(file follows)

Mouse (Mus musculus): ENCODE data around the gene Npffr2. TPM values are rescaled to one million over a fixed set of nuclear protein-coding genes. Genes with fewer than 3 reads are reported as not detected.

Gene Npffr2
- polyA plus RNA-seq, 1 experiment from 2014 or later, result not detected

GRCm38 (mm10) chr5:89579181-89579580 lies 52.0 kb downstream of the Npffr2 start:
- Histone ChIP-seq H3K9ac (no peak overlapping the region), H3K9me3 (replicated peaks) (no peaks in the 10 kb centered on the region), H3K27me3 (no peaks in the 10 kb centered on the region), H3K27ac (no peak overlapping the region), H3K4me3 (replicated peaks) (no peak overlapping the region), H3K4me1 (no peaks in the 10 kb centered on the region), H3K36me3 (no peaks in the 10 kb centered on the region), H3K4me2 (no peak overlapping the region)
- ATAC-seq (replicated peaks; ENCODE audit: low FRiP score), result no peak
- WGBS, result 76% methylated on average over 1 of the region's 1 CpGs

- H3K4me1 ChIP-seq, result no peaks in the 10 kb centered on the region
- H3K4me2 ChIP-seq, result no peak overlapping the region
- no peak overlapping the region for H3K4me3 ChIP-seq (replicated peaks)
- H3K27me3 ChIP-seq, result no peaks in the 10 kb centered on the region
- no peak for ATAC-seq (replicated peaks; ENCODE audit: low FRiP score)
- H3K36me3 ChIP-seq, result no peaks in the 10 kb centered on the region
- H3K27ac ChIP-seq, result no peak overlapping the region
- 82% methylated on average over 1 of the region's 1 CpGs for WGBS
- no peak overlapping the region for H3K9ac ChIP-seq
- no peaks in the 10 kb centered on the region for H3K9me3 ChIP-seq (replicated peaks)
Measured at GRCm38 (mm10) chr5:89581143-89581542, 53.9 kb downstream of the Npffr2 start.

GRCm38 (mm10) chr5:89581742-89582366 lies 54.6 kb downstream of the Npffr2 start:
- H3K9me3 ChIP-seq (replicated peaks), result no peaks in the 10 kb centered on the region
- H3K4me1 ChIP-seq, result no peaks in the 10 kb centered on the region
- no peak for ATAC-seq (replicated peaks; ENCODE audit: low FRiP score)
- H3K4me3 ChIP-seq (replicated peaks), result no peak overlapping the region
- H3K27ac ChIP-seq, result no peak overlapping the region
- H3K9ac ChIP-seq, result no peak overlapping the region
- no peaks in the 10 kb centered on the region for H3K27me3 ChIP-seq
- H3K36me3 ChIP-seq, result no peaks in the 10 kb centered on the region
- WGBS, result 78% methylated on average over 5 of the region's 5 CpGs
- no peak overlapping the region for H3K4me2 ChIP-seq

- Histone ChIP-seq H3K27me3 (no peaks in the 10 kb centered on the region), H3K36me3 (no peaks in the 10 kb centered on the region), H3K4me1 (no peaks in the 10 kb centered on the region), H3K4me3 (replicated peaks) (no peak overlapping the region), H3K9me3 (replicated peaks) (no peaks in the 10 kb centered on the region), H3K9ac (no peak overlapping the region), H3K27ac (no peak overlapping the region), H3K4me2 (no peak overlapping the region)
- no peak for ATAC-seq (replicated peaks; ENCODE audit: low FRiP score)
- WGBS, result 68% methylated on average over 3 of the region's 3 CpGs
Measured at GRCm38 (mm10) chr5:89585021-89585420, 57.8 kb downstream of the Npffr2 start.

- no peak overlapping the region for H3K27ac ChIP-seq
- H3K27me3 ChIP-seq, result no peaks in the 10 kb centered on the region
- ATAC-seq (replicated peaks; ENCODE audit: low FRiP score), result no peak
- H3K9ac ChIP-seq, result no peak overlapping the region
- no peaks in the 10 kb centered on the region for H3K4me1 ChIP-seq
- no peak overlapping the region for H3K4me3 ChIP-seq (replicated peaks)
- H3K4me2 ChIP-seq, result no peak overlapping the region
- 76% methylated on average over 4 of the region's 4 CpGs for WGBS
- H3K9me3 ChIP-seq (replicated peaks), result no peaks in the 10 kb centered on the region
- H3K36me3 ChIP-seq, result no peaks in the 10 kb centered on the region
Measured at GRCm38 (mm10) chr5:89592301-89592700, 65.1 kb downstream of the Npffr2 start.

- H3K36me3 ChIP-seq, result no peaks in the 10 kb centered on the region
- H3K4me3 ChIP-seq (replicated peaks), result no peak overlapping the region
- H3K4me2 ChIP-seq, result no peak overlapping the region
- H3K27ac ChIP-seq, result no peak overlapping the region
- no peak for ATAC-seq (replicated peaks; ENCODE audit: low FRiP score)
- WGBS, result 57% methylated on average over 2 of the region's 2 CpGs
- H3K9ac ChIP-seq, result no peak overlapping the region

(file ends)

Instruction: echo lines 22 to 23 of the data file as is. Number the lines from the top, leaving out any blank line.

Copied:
- no peak for ATAC-seq (replicated peaks; ENCODE audit: low FRiP score)
- H3K4me3 ChIP-seq (replicated peaks), result no peak overlapping the region